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From Aljoscha Krettek <aljos...@apache.org>
Subject Re: [DISCUSS] Policy on keeping layer alternatives in sync
Date Mon, 29 Sep 2014 07:56:16 GMT
We could use blocking issues on Jira to mark things that need to be
resolved before a release.

On Sat, Sep 27, 2014 at 11:53 PM, Chesnay Schepler <
chesnay.schepler@fu-berlin.de> wrote:

> I agree with Kostas, and believe that postponing will imo straight up not
> work since people tend to be *very* busy close to a release, even without
> having to port features to several APIs.
>
> I furthermore don't think we will get anywhere by creating one policy to
> rule them all (especially a rigid one), because there are fundamental
> differences between a) the APIs b) scope of a feature; and there not being
> a point in setting up a policy when it is very likely that we wont abide by
> it.
>
> With the increasing number of API's it's quite a tall order expecting a
> version for each of them from a single contributor. Even know that would be
> 3 (Java, Scala, Streaming(?)) with 2 more to come in the somewhat near
> future (Python, SQL (not sure if relevant)). It is a *massive *entry
> barrier, as well as a major time investment on the contributors part. This
> should also hold for simple features (certainly at the beginning).
>
> If (and only if) Scala is as thin as i am made to believe i would be for a
> hard policy here. I would exclude other API`s from this. The overhead from
> getting to know all API's and debugging unfamiliar code would eat up way to
> much time, which could easily break our neck. It's not just about syncing
> the API's, but doing so in an efficient manner. For them I would much
> rather have 2-3 people per API that are somewhat responsible for porting
> these features, preferably in a more concentrated effort (aka batches).
>
>
> On 27.9.2014 21:03, Kostas Tzoumas wrote:
>
>> If we allow out-of-sync APIs (and backends) until the time of a release,
>> aren't we just postponing the syncing problem to the time of the release,
>> which is a pretty bad time to have such a problem?
>>
>>
>> On Fri, Sep 26, 2014 at 8:49 PM, Robert Metzger <rmetzger@apache.org>
>> wrote:
>>
>>  Hi,
>>>
>>> I'm also in favor of having a strict policy regarding the Java and Scala
>>> API.
>>> In my understanding is the new Scala API a thin layer above the Java one,
>>> so adding new methods should be straightforward (given that there are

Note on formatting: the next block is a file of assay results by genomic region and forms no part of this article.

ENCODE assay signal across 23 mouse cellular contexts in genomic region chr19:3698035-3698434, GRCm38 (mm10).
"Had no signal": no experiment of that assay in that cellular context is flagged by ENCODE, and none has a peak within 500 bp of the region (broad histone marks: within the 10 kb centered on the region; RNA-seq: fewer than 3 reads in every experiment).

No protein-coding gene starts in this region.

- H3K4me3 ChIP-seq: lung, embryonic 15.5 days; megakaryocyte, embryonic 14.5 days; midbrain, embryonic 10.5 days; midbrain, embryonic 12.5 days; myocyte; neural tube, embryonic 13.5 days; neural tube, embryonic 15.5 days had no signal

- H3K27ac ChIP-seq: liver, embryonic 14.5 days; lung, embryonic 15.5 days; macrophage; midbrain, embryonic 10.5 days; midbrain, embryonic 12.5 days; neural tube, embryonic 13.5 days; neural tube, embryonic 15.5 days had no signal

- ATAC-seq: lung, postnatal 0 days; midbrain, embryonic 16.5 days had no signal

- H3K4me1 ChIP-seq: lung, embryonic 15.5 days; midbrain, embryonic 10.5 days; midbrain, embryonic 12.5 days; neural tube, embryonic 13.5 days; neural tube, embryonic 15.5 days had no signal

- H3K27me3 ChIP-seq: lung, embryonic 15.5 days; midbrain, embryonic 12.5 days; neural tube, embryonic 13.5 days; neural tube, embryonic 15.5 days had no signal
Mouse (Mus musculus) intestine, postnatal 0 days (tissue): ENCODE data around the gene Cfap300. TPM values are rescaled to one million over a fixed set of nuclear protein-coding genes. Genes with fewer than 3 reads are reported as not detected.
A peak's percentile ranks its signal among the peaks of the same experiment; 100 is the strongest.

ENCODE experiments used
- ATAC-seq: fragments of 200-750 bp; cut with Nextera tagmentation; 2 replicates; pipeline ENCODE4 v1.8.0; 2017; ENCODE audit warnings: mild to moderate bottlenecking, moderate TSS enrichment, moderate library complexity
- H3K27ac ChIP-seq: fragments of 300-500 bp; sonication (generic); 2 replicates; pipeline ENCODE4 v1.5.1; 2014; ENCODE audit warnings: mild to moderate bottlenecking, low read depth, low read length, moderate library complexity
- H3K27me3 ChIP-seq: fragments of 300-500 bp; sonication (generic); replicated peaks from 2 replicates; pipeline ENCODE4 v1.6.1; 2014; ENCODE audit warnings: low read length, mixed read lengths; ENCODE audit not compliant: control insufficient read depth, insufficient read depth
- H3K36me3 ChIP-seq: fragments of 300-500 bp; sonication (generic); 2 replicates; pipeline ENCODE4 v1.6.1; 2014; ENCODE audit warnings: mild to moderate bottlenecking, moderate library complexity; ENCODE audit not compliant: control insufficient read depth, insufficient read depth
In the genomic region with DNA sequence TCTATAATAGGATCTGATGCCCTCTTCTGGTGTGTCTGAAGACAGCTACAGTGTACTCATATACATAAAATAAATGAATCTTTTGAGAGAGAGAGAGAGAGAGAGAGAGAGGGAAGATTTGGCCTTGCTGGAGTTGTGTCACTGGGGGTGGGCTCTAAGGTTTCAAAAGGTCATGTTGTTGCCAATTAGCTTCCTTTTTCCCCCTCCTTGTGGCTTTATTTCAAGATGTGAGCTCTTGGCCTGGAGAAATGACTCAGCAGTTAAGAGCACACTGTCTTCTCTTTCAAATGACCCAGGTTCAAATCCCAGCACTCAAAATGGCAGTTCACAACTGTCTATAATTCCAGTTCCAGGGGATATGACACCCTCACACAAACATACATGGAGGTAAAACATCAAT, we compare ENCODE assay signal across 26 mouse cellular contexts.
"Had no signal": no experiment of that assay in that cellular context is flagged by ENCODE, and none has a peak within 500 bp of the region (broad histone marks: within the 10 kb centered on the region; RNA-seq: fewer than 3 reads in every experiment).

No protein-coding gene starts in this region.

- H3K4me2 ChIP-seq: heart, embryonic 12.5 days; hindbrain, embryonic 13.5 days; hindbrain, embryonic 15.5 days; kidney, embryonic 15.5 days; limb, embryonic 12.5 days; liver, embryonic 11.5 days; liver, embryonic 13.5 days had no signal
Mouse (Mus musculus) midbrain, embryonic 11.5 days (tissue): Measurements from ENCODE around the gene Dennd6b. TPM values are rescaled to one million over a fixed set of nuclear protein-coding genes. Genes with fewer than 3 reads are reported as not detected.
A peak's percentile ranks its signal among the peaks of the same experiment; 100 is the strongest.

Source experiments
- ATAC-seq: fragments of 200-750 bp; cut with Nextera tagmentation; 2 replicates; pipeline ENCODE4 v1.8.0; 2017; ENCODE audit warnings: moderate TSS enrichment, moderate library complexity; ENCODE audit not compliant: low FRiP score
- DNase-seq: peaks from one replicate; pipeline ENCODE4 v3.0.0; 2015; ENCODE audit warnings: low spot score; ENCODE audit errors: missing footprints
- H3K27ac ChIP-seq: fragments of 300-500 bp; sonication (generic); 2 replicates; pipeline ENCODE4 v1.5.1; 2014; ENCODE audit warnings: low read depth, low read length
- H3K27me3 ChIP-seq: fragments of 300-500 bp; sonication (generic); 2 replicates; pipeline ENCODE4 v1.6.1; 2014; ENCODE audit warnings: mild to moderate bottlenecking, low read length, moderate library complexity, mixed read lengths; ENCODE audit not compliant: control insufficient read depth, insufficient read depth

>>> plenty of examples as a reference).
>>>
>>> Robert
>>>
>>> On Fri, Sep 26, 2014 at 11:04 AM, Ufuk Celebi <uce@apache.org> wrote:
>>>
>>>  Hey Fabian,
>>>>
>>>> thanks for bringing this up.
>>>>
>>>> I would vote to have a hard policy regarding the Scala and Java API as
>>>> these are our main user facing APIs.
>>>>
>>>> If there was a fundamental problem or language feature, which could not
>>>>
>>> be
>>>
>>>> supported/ported in/to the other API, I would be OK if it was only
>>>> available in one. But small additions to the APIs like outer joins,
>>>> which
>>>> can be in sync should also be in sync.
>>>>
>>>> If someone does not want to add the corresponding feature to the other
>>>> APIs, I would go for a pull request with a request for someone else to
>>>>
>>> port
>>>
>>>> the missing part it.
>>>>
>>>> I think it is very important for users to be able to assume that all
>>>> APIs
>>>> have the same "power". Otherwise we might end up in a situation (and I
>>>> think we already had it with the broadcast variables for a time), where
>>>> users have to pick the API, which matches their use case and not their
>>>> preference.
>>>>
>>>> Best,
>>>>
>>>> Ufuk
>>>>
>>>> On 26 Sep 2014, at 10:43, Fabian Hueske <fhueske@apache.org> wrote:
>>>>
>>>>  Hi,
>>>>>
>>>>> as you all know, Flink has a layered architecture with multiple
>>>>> alternatives for certain levels.
>>>>> Exampels are:
>>>>> - Programming APIs: Java, Scala, (and Python in progress)
>>>>> - Processing Backends: distributed runtime (former Nephele), Java
>>>>> Collections, (and potentially Tez in the future)
>>>>>
>>>>> The challenge with multiple alternatives that serve the same purpuse
is
>>>>> that these should be in sync.
>>>>> A feature that is added to the Java API should also be added to the
>>>>>
>>>> Scala
>>>
>>>> API (and other APIs in the future). The same applies to new runtime
>>>>> strategies and operators, such as outer joins.
>>>>>
>>>>> I think we need a policy how to keep the features of different layer
>>>>> alternatives in sync.
>>>>> With the recent update of the Scala API, a ScalaAPICompletenessTest was
>>>>> added that checks whether the Scala API offers the same methods as the
>>>>>
>>>> Java
>>>>
>>>>> API. Adding a feature to the Java API breaks the build and requires to
>>>>> either adapt the Scala API as well or exclude the added methods from
>>>>>
>>>> the
>>>
>>>> APICompletenessTest.
>>>>> While this test is a great tool to make sure that that APIs are synced,
>>>>> this basically requires that APIs are always synced, i.e., a
>>>>>
>>>> modification
>>>
>>>> of the Java API must go with an equivalent change of the Scala API.
>>>>> If we make this a tight policy and force compatibility at all times,
>>>>> contributors must know about several different technologies (Scala
>>>>>
>>>> Compiler
>>>>
>>>>> Macros, Python, the implementation details of multiple runtime
>>>>>
>>>> backends,
>>>
>>>> ...). This sounds like a huge entrance barrier to me.
>>>>>
>>>>> To make it clear, I am definitely in favor of keeping APIs and backends
>>>>>
>>>> in
>>>>
>>>>> sync.
>>>>> However, I propose to enforce this only for releases, i.e., allow
>>>>> out-of-sync APIs on the master branch and fix the APIs for releases.
>>>>> With this additional requirement, we also need to think twice which
>>>>> features to add as multiple components of the system will be affected.
>>>>>
>>>>> What do you guys think?
>>>>>
>>>>
>>>>
>

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